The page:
CAN: Cellucci blowing smoke
11-15-2004 | Toronto Star
On most issues affecting the U.S. and Canada, Paul Cellucci is a model
of common sense. Despite our differences over things like same-sex
marriage and lumber, he says, what sets us apart is only that "Canada
is a little more liberal than the United States; the United States is a little
But turn to the subject of Marijuana, and the outgoing U.S. ambassador
loses his logical composure. He also comes perilously close to interfering
in the way we conduct our domestic affairs.
"Why, when we're trying to take pressure off the border, would Canada
pass a law that would put pressure on the border?" Cellucci asked
Translation: If we persist in making possession of a minuscule amount
of pot no longer a crime, Canadian tourists and exporters are going to
face even longer delays at the border.
The ambassador predicts U.S. border authorities will be stopping more
vehicles, especially if they're being driven by young people — young
people, apparently, are automatically suspected of drug-smuggling.
His excellency points out that U.S. customs, immigration and security
officials already have their hands full at border crossings trying to keep
prospective terrorists out.
In that case, why would they divert all this extra attention suddenly
to the already thriving cross-border trade in Marijuana?
Just because Parliament has decided treating kids like criminals for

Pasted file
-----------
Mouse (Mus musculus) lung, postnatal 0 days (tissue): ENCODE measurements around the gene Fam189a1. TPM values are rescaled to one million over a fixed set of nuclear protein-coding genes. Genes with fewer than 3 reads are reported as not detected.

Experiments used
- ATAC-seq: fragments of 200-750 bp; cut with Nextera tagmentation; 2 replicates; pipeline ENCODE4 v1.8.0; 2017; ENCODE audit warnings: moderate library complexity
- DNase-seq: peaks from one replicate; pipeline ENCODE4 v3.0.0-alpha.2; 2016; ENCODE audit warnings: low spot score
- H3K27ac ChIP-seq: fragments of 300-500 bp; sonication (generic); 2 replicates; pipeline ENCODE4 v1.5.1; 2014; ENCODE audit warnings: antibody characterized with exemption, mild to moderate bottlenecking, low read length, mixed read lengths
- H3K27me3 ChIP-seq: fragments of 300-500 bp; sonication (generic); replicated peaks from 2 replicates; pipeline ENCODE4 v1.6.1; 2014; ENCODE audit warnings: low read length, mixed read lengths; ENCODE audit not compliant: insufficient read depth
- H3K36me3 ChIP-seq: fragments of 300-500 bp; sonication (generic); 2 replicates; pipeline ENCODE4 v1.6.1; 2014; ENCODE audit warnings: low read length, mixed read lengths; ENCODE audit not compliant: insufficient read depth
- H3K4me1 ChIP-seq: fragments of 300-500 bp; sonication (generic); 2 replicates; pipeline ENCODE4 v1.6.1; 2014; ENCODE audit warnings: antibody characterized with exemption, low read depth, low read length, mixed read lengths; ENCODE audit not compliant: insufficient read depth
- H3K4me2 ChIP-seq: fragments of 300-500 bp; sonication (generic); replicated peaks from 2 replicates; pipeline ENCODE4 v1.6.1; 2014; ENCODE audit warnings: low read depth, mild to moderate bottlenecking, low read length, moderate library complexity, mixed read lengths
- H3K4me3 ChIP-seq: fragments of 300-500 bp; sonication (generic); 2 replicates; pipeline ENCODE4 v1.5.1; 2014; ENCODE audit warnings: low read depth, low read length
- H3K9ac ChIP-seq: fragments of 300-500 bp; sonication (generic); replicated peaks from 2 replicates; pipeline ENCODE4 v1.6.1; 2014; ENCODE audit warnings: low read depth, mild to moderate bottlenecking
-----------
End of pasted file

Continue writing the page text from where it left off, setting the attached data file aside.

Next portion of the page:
passing around a joint at a party doesn't really do much to stop drug trafficking
either here or in the U.S.
There's an element of kettle as well as pot to all of this. About a dozen
U.S. states, including California and New York, have removed criminal sanctions
from Marijuana possession and there's little evidence of border slowdowns
between those that have and those that haven't.
Under our proposed law, criminal sanctions would still apply for anyone
caught with more than 15 grams of pot. In most U.S. states that have adopted
some measure of decriminalization, people are still be able to get off
with fines for having up to 28.35 grams.
Besides New York and Ohio, other states bordering Canada that have eased
pot laws more than we're about to do include Minnesota, Maine and Alaska
where the lowest penalties are imposed for possession of up to 226 grams.
It's a wonder we haven't put delays on Americans at our borders to keep
the potheads out — but, of course, we don't have the resources.
In the land of the free, U.S. presidents can't bully the states into
their own conservative agendas.
That's what makes the attempts of a U.S. ambassador to bully a bordering
nation out of its more liberal policies so much more outrageous.
Kindly butt out, Mr. Ambassador.
This is an edited excerpt
of an editorial from the Times Colonist, Victoria, B.C.